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The Advantage Blog

  • Tsongas Litigation Consulting


Updated: Jul 14, 2023

Even if you’re not a football, Seahawk, or Super Bowl fan (and if you’re not, we’re still accepting new12th fans!) you couldn’t possibly have missed the brouhaha created by Richard Sherman’s interview with Erin Andrews following the Seahawks’ win over the 49ers last weekend. While I could use this space to write about the power of stereotypes — in the words of Sherman, himself, “’There’s a saying, ‘Don’t judge a book by its cover’ but they’re judging it by its cover.” Or I could write about anonymous communications’ negative impact on civil discourse.

But what really struck me after watching the aftermath was how many people were quick to judge, but also quick to recant once they knew the real Richard Sherman. I have always been a Sherman fan – I love his tenacity, his passion, and the role he played in getting “my” Seahawks to their 2nd Super Bowl. But, I also love his story. Not many people knew that story, though, so when he launched into his infamous “rant” people made a snap judgment. As I’ve watched the story unfold, more people are learning that story; more people are getting to hear him speak, and it appears that the tide just might be turning and maybe, in the words of Isaac Saul, writing for the Huffington Post, America can now “talk about the Stanford graduate from Compton who has never been arrested, never cursed in a post-game interview, never been accused of being a dirty player, started his own charitable non-profit, and won an appeal in the only thing close to a smudge on his record.”

The media’s re-framing of Sherman is not unlike what the defense must do after the plaintiff has just given their opening and only included the “ranting Sherman” part of the story. “The ranting Sherman” is the bad email, the missing step, the uncaring manager, the emotional aftermath of an accident. It’s the part of the case that plaintiff wants to make THE ONLY part of the story. It’s the part of the case that will make jurors angry and prime them to want to make the defendant pay. But, just like there is more to Sherman than his “rant,” there is usually more to the case. How can a defendant best present his or her case without appearing defensive and without adopting plaintiff’s key assertions?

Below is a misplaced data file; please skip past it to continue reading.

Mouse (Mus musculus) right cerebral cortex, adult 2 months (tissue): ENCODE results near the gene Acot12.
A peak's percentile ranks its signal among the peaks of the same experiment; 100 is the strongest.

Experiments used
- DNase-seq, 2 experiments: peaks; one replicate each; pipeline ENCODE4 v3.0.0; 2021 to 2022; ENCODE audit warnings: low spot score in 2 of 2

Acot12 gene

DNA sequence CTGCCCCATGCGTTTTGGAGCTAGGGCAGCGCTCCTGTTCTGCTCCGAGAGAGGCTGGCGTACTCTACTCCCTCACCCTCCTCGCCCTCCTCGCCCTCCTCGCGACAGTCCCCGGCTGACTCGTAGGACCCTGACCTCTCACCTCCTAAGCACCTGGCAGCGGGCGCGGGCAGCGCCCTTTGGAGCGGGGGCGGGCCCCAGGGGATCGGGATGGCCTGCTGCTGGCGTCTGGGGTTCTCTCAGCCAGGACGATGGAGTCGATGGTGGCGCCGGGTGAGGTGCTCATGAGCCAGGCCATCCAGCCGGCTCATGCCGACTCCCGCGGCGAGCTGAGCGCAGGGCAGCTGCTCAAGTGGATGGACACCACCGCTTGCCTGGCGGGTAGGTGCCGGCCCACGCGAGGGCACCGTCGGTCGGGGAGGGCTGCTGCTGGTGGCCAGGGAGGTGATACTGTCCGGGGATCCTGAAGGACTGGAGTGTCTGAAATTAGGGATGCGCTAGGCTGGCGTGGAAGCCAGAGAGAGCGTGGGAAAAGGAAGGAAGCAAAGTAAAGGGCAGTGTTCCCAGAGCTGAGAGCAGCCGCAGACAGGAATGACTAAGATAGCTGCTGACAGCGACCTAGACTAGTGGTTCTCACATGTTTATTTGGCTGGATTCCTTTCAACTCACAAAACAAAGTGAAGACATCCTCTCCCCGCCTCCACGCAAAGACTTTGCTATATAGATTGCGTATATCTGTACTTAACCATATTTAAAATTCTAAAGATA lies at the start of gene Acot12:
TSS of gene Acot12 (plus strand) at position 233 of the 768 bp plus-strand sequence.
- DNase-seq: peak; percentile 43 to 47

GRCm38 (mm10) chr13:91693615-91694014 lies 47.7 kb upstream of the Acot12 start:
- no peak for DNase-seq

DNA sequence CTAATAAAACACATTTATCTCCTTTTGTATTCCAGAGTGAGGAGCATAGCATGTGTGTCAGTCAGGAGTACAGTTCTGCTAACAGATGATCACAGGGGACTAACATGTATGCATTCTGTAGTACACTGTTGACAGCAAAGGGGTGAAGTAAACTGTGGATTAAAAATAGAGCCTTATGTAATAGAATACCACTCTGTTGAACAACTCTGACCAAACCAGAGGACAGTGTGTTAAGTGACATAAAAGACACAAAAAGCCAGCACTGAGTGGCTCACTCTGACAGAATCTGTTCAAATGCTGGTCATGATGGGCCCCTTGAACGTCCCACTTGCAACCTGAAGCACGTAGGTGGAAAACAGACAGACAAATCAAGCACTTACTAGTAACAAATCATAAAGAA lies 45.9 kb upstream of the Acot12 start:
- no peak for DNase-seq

Reframing is not a “Yeah, but…” response to plaintiff’s case. It’s not “Yeah, but his rant was because….” followed by the excuses (i.e., “Crabtree tried to start a fight with him,”). It’s not a “There are two sides to every story, and let me tell you what we think happened…”

Re-framing is an entirely different story. In the case of Sherman, even the rant (call it the bad fact in your case) is included and makes sense given the framework:

  1. Sherman is passionate, and sometimes that passion is a little over the top.

  2. Sherman just made the play that sealed the Seahawks Division Championship and their place in Super Bowl XLVIII; who wouldn’t be a bit over the top at the moment?

  3. Or as Tommy Tomlinson wrote for Forbes (Yes! Even Forbes covered the incident!), “Did you see the two most physical teams in football beat each other half to death? Did you see all the brutal hits? Did you see all the players who couldn’t get up after the play? Did you see all those guys who had to be helped off the field? …. Anyway: That was the kind of game it was. Rough and angry and so violent that at times it was hard to watch. More important, he survived the carnage….It seems to me that the only proper response to surviving something like that is to holler like a crazy person.”

That response, that re-framing of the rant, creates an entirely different perception. It places the “bad fact” in the needed context. Re-framing doesn’t just involve the “bad fact.” It’s a framework that jurors can relate to for the entire case, can use to make sense of the information, and can help them remember the significant details. The goal of your opening is to make it difficult for jurors to cling to the plaintiff’s version of the case. Plaintiff’s framework should no longer make as much sense; should no longer be as emotionally appealing; should no longer be as memorable. Just like it’s becoming difficult for people to cling to the stereotype of “thug” as they learn about the real Richard Sherman.

Will everyone who learns the Sherman story change their mind? Clearly and sadly, no. That’s where jury selection becomes important….but that’s for a different blog. Right now I have to go buy my Sherman – Legion of Boom – t-shirt, put up my 12th fan flag, send out my Super Bowl XLVIII invites, then sit down and watch the next 11 days of coverage (aka the “hype”). I’ll be loving every minute of it. GO SEAHAWKS!!!!

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